Maryland's redistricting map is now known as a 'Marymander'?
Gerrymandering — the process of creating congressional districts to benefit an incumbent or a political party — has been around for a very long time. In fact, in the United States the practice reportedly dates all the way back to 1788, preceeding by one year the first U.S. Congress.
However, gerrymandering earned its name in 1812 when then-Massachusetts Governor Elbridge Gerry signed a bill redistricting Massachusetts to the advantage of his political party. One of the re-drawn districts had the shape of a salamander, which was satirized by more than one political cartoonist. From that point forward, the term gerrymander was used to describe this obvious method of hoarding political power. Here’s a nice clip of President Ronald Reagan criticizing the practice.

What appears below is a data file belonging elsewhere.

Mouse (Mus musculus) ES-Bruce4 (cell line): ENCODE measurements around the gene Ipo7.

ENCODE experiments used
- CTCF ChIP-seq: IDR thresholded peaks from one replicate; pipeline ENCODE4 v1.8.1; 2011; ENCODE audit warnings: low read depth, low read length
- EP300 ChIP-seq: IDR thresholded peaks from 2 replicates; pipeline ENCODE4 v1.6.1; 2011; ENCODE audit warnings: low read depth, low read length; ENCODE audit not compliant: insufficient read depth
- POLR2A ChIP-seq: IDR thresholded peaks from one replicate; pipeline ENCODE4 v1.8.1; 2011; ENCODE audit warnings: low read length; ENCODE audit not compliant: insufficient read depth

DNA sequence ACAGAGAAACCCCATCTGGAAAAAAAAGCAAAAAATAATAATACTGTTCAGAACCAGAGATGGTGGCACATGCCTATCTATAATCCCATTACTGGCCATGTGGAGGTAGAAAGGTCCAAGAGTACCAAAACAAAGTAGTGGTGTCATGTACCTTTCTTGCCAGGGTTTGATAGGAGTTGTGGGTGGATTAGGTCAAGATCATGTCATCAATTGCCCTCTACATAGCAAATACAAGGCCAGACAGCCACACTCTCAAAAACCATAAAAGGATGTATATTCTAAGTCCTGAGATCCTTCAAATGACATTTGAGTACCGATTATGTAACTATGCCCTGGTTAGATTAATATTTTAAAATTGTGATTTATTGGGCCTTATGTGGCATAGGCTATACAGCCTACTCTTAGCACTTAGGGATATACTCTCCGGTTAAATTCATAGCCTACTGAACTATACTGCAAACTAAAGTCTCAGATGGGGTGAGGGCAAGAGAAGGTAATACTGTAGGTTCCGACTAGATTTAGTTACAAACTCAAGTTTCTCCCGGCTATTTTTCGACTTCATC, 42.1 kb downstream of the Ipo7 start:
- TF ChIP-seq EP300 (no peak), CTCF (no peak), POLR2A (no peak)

Even given its long pedigree, however, what Maryland Governor O’Malley and his Democrat allies have done in Maryland to benefit Democrat incumbents might be without precedent. Even the liberal Washington Post called the Governor’s redistricting map, which is now known as a Marymander, “comical” in its construction. (You can review the congressional districting map for yourself here. For fun, see if you can find any animal shapes.)
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